Smith and her husband, Mike, were dressed in the Civil War-era garb of Mrs. and Mr. John Buford, the Union brigadier general who served during the Battle of Gettysburg. As a hobby, the two often go to historical war venues to present living histories of the Bufords and their times.
“We talk about Gettysburg’s 50,000 casualties in three days as being horrendous… and 6,000, you know, killed. But when you talk about 10-, 15,000 killed in a matter of minutes, those are astronomical figures,” said Mike Smith, a Coast Guard veteran.
Tuesday’s reading originally was to take place in the trenches outside the education center along the Army Heritage Trail, which showcases a number of sites that highlight nearly every era of U.S. Army history. Three groups of WWI re-enactors, representing U.S., Canadian and French forces, were to take up various positions along a replica WWI Allied trench system located at the head of the trail opposite a replica of a WWI German “pillbox.”
A drizzling rain, however, forced event organizers to move the program to the education center’s indoor museum with the re-enactors posted at three different gallery sections within the museum.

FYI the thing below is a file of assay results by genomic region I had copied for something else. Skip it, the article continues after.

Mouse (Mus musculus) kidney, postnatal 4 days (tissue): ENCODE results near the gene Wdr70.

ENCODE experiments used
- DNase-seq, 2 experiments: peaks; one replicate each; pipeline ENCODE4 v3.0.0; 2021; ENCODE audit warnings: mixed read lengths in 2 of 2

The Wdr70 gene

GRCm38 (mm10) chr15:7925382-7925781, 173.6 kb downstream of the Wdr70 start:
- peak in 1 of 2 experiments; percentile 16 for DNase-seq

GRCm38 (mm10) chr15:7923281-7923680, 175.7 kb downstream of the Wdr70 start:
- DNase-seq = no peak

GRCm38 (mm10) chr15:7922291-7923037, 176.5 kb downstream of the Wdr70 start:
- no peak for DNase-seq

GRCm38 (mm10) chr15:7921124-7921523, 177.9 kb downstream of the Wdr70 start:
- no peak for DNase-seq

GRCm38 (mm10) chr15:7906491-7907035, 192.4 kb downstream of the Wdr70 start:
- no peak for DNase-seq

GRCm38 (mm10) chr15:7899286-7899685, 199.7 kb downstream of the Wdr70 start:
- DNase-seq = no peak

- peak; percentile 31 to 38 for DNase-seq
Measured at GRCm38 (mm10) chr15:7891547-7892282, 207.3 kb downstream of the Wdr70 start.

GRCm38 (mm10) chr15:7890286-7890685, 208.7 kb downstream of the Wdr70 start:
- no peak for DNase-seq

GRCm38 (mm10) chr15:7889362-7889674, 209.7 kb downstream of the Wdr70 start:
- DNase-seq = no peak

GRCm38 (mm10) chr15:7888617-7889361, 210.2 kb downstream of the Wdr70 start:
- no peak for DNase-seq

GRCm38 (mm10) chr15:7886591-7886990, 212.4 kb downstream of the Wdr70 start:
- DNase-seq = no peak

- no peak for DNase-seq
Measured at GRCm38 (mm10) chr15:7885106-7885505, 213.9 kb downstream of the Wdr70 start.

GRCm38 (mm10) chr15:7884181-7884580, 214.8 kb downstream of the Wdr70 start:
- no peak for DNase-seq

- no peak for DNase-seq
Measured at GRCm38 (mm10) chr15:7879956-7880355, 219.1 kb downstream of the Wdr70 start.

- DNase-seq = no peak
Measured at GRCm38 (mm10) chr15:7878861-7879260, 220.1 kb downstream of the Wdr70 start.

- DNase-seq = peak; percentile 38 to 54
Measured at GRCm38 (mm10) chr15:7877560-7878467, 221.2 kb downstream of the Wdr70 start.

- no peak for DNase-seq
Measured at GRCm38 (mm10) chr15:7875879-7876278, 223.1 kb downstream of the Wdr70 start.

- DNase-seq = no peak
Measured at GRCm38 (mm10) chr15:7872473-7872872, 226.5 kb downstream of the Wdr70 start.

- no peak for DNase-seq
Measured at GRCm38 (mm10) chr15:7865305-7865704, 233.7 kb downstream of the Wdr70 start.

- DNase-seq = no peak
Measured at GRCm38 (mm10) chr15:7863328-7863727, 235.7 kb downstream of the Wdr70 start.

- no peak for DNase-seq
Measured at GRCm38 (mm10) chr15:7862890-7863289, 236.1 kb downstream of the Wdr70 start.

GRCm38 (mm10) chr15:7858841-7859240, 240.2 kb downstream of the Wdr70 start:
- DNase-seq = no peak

Re-enactor Rob Giunta thought it would have been better having the event in the cooler outdoors rather than sweating inside dressed in a very warm and itchy wool uniform of the era. Though he is American, Giunta, from Redding, Pa., joined a Canadian re-enactors group that represents WWI units that served in the Princess Patricia’s Canadian Light Infantry Regiment. Because the regiment joined the British in the war effort in 1914, re-enactors can portray “early- or late-war efforts,” Giunta said, whereas re-enactors for American forces are relegated to late-war events. The United States didn’t enter the war until 1917.